It's been more than seven months since the beginning of self-isolation. To be honest, I started to miss the hustle and bustle of travel life. We just did a very cool trip, so I decided to bring back the travel part of my blog.
The destination was Turkey. We arrived in Istanbul at 7 PM for a short night layover, did a little sleep, and jumped on an early flight to Kayseri.
It was the primary target of the trip. I always wanted to see firsthand the famous balloons over Bagan. A few years back we almost did a trip to Myanmar, but at some point changed the plans. This time, due to the pandemic our options were very limited. Fortunately, Cappadocia was available.
We arrived at Kayseri around 8 AM. Our host arranged a shuttle bus for us (€10 per person) and in around 1 hour we were at the reception of our hotel in Goreme.
Even in October, it's pretty hot here under a midday sun. All humans and animals are mostly chilling out in shadows. Since we arrived in the morning, we didn't have a plan for this day, so we were simply wandering around exploring the surroundings.
If you're into a night shooting, you will get yourself busy here.
We had two main goals:
The former was planned on the next morning. Unfortunately, due to the pandemic, the amount of balloons in the sky is not that big as usual: around 50 versus 170. It was even less few weeks prior though: 20 something.
Pick up time is around 5 AM. A bus took us from a hotel and delivered to the valley from where balloons take off. It's pretty cold and windy in the early morning, so I didn't regret I took a windproof jacket with me. Flight duration is about 1 hour. At the moment of the visit, the price was €120 per person.
A balloon's basket is divided into 5 compartments: the largest one is in the middle—for the pilot and gas tanks. 4 slots on the sides are for passengers. Each side slot accommodates 3 people. It's very tight in there. If you plan e.g. to change lenses along the way, you better be prepared for it. I didn’t even try.
Also, if I'd be using my phone for taking pictures/videos, I'd put it on some kind of leash. Considering how tight it is inside, it's easy to be accidentally pushed by a neighbor and drop it.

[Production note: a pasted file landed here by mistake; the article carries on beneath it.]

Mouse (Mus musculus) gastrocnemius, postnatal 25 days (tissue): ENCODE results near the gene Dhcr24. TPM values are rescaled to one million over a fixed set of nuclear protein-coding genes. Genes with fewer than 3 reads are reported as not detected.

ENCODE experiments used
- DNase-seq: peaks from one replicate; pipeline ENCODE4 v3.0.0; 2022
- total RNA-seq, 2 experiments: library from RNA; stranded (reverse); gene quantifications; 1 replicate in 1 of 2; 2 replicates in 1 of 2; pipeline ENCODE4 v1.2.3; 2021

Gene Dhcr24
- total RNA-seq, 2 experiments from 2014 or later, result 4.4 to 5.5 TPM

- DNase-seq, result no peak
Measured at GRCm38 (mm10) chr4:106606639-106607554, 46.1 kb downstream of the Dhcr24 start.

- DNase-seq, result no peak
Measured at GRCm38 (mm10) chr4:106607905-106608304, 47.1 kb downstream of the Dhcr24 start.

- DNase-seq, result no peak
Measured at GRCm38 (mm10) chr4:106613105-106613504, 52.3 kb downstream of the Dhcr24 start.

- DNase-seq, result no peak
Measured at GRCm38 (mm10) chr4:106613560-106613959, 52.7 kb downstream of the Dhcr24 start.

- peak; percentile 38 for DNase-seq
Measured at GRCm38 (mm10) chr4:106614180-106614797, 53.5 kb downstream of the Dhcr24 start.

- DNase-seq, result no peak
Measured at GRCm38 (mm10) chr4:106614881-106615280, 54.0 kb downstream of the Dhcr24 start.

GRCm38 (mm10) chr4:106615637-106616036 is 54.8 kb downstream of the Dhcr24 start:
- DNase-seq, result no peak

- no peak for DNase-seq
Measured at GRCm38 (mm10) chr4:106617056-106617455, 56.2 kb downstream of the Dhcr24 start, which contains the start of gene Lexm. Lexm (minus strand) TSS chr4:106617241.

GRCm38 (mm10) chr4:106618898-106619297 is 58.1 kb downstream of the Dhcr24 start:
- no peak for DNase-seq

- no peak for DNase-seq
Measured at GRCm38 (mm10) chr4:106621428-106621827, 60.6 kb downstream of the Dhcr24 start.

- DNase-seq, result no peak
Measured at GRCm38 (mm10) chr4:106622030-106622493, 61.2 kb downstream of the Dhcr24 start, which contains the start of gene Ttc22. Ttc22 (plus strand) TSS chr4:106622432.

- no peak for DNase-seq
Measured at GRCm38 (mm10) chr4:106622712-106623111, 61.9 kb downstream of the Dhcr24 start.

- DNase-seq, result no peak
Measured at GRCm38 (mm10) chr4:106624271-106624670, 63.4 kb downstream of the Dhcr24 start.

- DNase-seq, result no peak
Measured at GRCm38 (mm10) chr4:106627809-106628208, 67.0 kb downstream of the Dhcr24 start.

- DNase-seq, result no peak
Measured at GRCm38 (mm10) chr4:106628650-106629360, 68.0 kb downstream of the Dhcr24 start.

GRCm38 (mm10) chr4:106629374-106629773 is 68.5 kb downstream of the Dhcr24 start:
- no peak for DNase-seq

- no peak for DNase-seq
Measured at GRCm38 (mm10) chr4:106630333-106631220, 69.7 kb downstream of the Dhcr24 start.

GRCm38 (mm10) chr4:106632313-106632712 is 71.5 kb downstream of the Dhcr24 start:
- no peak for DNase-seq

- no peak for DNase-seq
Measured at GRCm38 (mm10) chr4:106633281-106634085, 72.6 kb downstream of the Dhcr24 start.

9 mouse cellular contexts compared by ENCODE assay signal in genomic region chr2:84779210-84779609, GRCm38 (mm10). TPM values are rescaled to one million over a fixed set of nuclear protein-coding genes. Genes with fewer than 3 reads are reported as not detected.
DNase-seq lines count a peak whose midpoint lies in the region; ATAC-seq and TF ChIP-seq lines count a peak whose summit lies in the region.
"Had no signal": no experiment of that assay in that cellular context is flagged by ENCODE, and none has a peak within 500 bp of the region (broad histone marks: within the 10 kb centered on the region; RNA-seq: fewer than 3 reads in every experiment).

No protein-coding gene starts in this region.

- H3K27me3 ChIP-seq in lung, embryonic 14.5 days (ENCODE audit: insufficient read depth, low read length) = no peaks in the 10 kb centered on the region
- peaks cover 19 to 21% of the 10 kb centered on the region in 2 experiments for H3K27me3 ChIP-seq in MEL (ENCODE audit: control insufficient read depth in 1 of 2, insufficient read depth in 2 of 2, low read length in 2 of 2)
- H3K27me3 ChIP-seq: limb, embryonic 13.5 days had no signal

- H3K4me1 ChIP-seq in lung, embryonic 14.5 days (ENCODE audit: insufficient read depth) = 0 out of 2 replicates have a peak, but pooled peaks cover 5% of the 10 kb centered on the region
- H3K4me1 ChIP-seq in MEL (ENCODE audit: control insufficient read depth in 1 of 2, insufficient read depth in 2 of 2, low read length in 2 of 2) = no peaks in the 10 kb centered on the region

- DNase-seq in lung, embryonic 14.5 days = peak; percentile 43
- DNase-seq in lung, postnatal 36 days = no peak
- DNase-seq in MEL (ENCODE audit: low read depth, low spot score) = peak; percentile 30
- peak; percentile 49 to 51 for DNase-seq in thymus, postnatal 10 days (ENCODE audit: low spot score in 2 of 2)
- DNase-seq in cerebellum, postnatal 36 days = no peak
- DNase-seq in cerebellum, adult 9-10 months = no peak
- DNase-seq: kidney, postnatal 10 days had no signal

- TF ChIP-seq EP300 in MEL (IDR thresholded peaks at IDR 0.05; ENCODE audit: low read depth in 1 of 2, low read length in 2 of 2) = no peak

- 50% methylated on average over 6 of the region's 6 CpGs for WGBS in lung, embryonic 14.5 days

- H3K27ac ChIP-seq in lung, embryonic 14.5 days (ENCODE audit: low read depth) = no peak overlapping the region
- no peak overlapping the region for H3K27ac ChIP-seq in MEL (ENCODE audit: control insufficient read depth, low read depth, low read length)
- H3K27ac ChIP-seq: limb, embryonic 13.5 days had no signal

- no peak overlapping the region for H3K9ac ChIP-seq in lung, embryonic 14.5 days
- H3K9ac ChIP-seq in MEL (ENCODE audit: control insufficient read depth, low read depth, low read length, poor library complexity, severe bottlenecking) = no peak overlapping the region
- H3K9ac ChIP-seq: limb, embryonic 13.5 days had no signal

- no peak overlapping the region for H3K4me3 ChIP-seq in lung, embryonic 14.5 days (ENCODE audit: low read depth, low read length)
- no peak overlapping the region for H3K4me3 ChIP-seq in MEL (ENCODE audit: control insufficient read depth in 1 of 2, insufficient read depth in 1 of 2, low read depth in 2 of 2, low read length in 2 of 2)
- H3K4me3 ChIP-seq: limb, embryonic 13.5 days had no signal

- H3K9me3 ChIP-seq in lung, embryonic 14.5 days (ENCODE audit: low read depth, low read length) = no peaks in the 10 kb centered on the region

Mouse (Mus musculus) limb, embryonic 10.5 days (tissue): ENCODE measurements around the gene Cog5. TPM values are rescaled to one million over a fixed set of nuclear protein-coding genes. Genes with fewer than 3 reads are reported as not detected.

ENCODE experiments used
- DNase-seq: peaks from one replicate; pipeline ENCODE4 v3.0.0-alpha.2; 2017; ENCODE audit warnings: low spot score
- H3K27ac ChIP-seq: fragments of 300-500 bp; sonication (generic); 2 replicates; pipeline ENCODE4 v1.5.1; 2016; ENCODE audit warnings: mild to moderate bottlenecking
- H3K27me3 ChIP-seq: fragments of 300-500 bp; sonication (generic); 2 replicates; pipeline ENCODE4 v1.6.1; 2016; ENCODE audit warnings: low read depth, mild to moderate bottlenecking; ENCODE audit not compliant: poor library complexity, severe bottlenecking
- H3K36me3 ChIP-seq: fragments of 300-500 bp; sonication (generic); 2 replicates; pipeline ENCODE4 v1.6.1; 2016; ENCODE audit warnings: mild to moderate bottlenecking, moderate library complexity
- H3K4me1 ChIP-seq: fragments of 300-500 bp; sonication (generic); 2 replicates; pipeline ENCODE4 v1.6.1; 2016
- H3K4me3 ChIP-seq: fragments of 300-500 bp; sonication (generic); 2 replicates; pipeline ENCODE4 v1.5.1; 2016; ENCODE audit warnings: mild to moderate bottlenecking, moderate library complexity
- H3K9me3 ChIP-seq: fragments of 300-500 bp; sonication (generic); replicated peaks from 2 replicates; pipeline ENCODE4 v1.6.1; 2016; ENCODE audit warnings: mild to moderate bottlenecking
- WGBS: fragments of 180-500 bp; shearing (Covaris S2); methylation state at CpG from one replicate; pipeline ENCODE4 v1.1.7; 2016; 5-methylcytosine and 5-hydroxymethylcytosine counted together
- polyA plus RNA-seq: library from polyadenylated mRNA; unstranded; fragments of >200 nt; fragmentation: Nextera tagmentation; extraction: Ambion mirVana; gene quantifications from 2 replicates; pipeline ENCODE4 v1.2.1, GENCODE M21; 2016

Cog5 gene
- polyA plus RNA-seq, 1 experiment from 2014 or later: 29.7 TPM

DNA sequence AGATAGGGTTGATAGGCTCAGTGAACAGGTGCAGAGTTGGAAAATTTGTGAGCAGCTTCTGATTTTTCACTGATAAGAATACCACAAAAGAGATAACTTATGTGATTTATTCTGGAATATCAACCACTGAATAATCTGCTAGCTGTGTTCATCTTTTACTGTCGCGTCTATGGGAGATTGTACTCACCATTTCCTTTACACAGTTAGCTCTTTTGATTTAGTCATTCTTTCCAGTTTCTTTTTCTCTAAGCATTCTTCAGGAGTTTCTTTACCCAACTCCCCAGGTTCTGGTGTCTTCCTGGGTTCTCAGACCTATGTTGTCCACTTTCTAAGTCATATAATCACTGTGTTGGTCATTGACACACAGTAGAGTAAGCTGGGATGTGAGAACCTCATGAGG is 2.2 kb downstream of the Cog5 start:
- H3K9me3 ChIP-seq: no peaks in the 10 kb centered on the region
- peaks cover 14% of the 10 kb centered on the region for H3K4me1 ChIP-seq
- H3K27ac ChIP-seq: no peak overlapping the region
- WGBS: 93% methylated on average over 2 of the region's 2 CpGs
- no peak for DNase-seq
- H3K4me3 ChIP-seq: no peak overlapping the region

In sum, it was an amazing experience. Totally worth it. Pictures!
Later this day, we took a trip to the Uchisar castle. We rented a scooter and, as it turned out, it was a good call. Uchisar is a little village just 10 minutes ride from Goreme. It's the highest point in Cappadocia crowned with a rock castle. The plan was to watch a sunset from the top of this tower, but the weather had other plans. When we reached the summit, the skies on the north didn't look good at all. There could be no question of any sunset. The only question was, will we make it to the hotel before the rain?
The ride back was fun. The hardest part was getting through sand swirl in the Goreme lanes. The moment we ran into the hotel, the storm reached the place.
On the next day, we were going to watch the balloons from our hotel's terrace. We woke up at 5:30 AM but the skies were empty. No balloons were happening on that day due to yesterday's storm. I made a note to myself, before setting up an early alarm, do check with the host if flights are actually scheduled.
It meant there was only one chance left to see the balloons since we were leaving Cappadocia the next day.
Luckily, the next day balloons took off. Watching it from the ground is no less exciting. Still in the dark, balloons wink with each other, while warming the air. Then take off, one after another.
We stayed at the Arinna Cappadocia Hotel. They arranged a cozy place on the terrace with traditional pillows and carpets. Every morning (when balloons are in the air) staff serves fruit platters, glasses with juice, and hookahs, so visitors can take pictures. It looks really really nice and we were lucky enough to take advantage of it.
The only a bit unfortunate moment was that when the most beautiful light kicked in, the majority of balloons were already on the way down. But, heck, it was fascinating either way!
Later that day, we took off from Cappadocia to Izmir. The main reason we headed there is to knock out the desert's dust and grab some sun & salty water before the winter with as minimum tourists around as possible. We stayed for a few days between Alacati and Cesme, it's a 1-hour drive from the Izmir.
Alacati—nice little town to pass. Cesme has a little castle with a view on the marina and Greece's island but I would not go there specifically for this.
After calm Cappadocia and lazy Cesme, Istanbul blows away, literally. The traffic is nuts (as well as taxi drivers). Crowds, crowds, crowds. If you're into big buzzing cities, that's probably your destination. I'm not that much though.
This place has a certain charm, for sure. The Blue Mosque, even it was in a partially disassembled state, is impressive. Small quiet lanes are nice. But most of the streets are noisy and overcrowded. There is a lot of trash on the sidewalks. I got tired of the city pretty fast, to be honest.
It was my very first trip to Turkey. Without a doubt, Cappadocia was its best part. Get there if you hadn't yet.